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Singapore had one of the world's most robust and effective responses to coronavirus and COVID19. Despite that, the country still had to enter lockdown and struggled to control the spread of the disease. What can this tell us about how the US has responded, and how and when American society can reopen?

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Singapore's knocking it out of the park in their approach to COVID-19 and they still ended up having to succumb to lockdown.  The united states is nowhere near their game and we're already trying to reopen.  We've got to scale up our response to this virus; that's the topic of this week's healthcare triage.
*intro music*
Many experts are beginning to coalesce around a set of benchmarks that could determine when it might be safe to reopen parts of the country but even though most areas of the United States are nowhere near achieving the gals necessary to do so, there has been a push to relax social distancing soon, and many states have begun to at least partially reopen, most without meeting recommended benchmarks.
Even more alarming, some experts say even those still not achieved goals aren't close to enough.  It appears that it may be time to think bigger.
Natalie Dean and assistant professor of biostatistics at the University of Florida said to me, and i'm quoting; "These are unprecedented times, and so we need to think on a scale that would previously be considered unimaginable."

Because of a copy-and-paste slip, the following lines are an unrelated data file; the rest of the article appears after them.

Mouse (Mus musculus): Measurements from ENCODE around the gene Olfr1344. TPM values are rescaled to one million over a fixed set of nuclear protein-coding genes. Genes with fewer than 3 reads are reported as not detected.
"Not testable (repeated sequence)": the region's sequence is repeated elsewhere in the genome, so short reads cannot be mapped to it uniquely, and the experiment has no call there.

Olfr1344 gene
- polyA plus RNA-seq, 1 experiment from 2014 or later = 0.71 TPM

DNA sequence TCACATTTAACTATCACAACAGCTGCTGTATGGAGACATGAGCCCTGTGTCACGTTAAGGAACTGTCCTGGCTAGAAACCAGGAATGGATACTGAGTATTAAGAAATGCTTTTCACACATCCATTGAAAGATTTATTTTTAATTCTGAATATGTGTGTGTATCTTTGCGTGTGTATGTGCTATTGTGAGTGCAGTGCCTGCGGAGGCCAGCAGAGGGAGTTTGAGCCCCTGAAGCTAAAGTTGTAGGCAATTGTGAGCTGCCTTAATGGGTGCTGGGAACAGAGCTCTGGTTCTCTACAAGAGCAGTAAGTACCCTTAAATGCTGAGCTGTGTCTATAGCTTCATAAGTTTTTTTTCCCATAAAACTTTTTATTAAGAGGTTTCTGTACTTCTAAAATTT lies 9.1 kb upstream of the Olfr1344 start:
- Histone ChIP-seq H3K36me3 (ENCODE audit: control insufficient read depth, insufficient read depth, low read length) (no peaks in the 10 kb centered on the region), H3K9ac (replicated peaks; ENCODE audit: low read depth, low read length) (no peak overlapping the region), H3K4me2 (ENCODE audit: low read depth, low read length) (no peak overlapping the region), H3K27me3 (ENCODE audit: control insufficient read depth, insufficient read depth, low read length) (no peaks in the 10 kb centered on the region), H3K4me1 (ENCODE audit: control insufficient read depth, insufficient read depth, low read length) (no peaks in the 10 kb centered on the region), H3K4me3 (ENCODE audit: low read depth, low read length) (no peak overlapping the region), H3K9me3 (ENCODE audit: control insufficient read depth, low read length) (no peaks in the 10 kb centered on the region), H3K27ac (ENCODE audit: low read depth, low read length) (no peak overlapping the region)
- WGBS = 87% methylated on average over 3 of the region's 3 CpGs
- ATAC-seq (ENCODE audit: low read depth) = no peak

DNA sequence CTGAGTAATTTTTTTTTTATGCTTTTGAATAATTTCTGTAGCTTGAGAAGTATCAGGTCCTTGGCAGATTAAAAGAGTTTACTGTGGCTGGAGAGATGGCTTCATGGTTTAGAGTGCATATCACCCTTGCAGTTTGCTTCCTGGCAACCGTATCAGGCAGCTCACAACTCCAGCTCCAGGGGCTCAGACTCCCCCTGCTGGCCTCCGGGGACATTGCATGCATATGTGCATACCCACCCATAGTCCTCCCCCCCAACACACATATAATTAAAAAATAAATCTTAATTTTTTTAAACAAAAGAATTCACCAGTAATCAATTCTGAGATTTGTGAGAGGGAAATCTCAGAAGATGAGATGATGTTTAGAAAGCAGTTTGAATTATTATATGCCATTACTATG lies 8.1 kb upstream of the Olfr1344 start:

The cautionary tale at the moment is sinapore.  For weeks public health officials enviously lauded it's response to COVID-19.  Singapore officials have been screening and quarantining all travelers from outside the country since the beginning of the pandemic.  Their contact tracing is second to none.  Every time they identify an infection, they commit to determining its origin in two hours.  They post online where identified infected people work, live and have spent time so that potential contacts can be identified.  They enforce quarantines and isolation of such contacts, with criminal charges for those who violate orders.  
And yet, a few weeks ago they put the entire country into lockdown.  All migrant workers were confined to their compounds for at least two weeks.  Citizens may leave their homes, but only to buy food or medicine, or to exercise.  Anyone who breaks the rules, including spending time with anyone not in their household can be imprisoned, fined the equivalent of seven thousand dollars in the United States, or both.  What Singapore is doing Dwarfs what most are discussing in the United States; it's present circumstances bode poorly for our ability to remain open for a long time.
Ezekiel Emanuel vice provost of global initiative at the university of Pennsylvania said to me; "There's just no way that we're going to be able to keep most of the country open through the year.  If Singapore can't do it, I don't imagine how we think we can.  As I have said, this is going to be a roller coaster with multiple waves of opening and partial re-closings necessary."
There are plans that aim higher.  Given the United States goverment's limited and lagging response to date the idea of a hugely ambitious project may seem inplausable.   But the cost of another future shut down is so high that previously unfathomable ideas may be worth considering.